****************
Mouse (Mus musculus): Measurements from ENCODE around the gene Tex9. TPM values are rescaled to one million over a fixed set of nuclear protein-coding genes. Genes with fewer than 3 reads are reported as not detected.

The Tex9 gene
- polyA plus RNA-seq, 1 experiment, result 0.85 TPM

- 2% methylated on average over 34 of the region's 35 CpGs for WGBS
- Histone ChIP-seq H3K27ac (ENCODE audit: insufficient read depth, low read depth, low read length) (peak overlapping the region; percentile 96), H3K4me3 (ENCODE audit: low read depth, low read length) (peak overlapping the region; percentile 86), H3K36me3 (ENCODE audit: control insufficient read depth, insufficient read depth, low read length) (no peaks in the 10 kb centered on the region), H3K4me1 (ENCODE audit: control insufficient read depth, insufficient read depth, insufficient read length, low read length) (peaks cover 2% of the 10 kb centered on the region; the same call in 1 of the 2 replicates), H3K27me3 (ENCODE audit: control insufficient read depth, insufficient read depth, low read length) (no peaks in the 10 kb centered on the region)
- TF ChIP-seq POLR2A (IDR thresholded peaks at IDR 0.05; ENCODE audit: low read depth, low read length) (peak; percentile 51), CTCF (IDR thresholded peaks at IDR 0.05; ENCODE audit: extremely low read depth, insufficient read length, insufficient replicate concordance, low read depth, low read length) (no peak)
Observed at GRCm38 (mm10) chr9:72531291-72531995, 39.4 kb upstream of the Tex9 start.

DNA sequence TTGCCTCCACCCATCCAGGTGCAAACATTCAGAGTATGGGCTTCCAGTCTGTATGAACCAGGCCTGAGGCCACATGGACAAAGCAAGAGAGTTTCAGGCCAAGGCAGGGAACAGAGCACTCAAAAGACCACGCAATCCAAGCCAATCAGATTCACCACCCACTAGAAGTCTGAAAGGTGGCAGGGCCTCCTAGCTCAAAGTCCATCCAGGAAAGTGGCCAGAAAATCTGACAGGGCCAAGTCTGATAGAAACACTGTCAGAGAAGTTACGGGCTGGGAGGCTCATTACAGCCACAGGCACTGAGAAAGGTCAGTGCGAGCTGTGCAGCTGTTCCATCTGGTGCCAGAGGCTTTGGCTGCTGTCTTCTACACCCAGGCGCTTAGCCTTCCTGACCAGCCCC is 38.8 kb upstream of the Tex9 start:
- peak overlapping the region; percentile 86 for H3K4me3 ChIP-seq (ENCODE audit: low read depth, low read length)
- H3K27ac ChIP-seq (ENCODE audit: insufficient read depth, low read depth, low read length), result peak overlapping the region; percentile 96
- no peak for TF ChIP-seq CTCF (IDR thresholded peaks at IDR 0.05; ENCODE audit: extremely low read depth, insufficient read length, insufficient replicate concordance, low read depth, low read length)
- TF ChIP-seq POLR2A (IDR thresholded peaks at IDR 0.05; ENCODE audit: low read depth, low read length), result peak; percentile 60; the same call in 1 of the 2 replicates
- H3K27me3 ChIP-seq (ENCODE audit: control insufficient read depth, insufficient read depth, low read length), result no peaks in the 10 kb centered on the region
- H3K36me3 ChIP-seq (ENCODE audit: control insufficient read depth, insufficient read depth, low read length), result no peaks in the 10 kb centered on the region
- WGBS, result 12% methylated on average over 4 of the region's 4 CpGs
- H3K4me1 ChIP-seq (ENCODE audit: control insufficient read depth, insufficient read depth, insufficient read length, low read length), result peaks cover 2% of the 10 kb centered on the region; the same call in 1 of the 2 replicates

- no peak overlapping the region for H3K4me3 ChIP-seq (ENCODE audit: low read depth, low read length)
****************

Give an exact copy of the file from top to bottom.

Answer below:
Mouse (Mus musculus): Measurements from ENCODE around the gene Tex9. TPM values are rescaled to one million over a fixed set of nuclear protein-coding genes. Genes with fewer than 3 reads are reported as not detected.

The Tex9 gene
- polyA plus RNA-seq, 1 experiment, result 0.85 TPM

- 2% methylated on average over 34 of the region's 35 CpGs for WGBS
- Histone ChIP-seq H3K27ac (ENCODE audit: insufficient read depth, low read depth, low read length) (peak overlapping the region; percentile 96), H3K4me3 (ENCODE audit: low read depth, low read length) (peak overlapping the region; percentile 86), H3K36me3 (ENCODE audit: control insufficient read depth, insufficient read depth, low read length) (no peaks in the 10 kb centered on the region), H3K4me1 (ENCODE audit: control insufficient read depth, insufficient read depth, insufficient read length, low read length) (peaks cover 2% of the 10 kb centered on the region; the same call in 1 of the 2 replicates), H3K27me3 (ENCODE audit: control insufficient read depth, insufficient read depth, low read length) (no peaks in the 10 kb centered on the region)
- TF ChIP-seq POLR2A (IDR thresholded peaks at IDR 0.05; ENCODE audit: low read depth, low read length) (peak; percentile 51), CTCF (IDR thresholded peaks at IDR 0.05; ENCODE audit: extremely low read depth, insufficient read length, insufficient replicate concordance, low read depth, low read length) (no peak)
Observed at GRCm38 (mm10) chr9:72531291-72531995, 39.4 kb upstream of the Tex9 start.

DNA sequence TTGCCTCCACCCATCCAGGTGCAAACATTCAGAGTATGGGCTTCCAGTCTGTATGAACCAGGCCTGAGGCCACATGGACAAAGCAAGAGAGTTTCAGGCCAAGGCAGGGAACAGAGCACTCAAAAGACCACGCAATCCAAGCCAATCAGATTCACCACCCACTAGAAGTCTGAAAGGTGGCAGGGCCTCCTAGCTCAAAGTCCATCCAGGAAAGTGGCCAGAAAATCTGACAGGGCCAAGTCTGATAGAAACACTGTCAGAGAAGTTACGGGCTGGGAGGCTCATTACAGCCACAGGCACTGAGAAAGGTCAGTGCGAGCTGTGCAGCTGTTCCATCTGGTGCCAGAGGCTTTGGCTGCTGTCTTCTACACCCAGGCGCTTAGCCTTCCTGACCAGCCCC is 38.8 kb upstream of the Tex9 start:
- peak overlapping the region; percentile 86 for H3K4me3 ChIP-seq (ENCODE audit: low read depth, low read length)
- H3K27ac ChIP-seq (ENCODE audit: insufficient read depth, low read depth, low read length), result peak overlapping the region; percentile 96
- no peak for TF ChIP-seq CTCF (IDR thresholded peaks at IDR 0.05; ENCODE audit: extremely low read depth, insufficient read length, insufficient replicate concordance, low read depth, low read length)
- TF ChIP-seq POLR2A (IDR thresholded peaks at IDR 0.05; ENCODE audit: low read depth, low read length), result peak; percentile 60; the same call in 1 of the 2 replicates
- H3K27me3 ChIP-seq (ENCODE audit: control insufficient read depth, insufficient read depth, low read length), result no peaks in the 10 kb centered on the region
- H3K36me3 ChIP-seq (ENCODE audit: control insufficient read depth, insufficient read depth, low read length), result no peaks in the 10 kb centered on the region
- WGBS, result 12% methylated on average over 4 of the region's 4 CpGs
- H3K4me1 ChIP-seq (ENCODE audit: control insufficient read depth, insufficient read depth, insufficient read length, low read length), result peaks cover 2% of the 10 kb centered on the region; the same call in 1 of the 2 replicates

- no peak overlapping the region for H3K4me3 ChIP-seq (ENCODE audit: low read depth, low read length)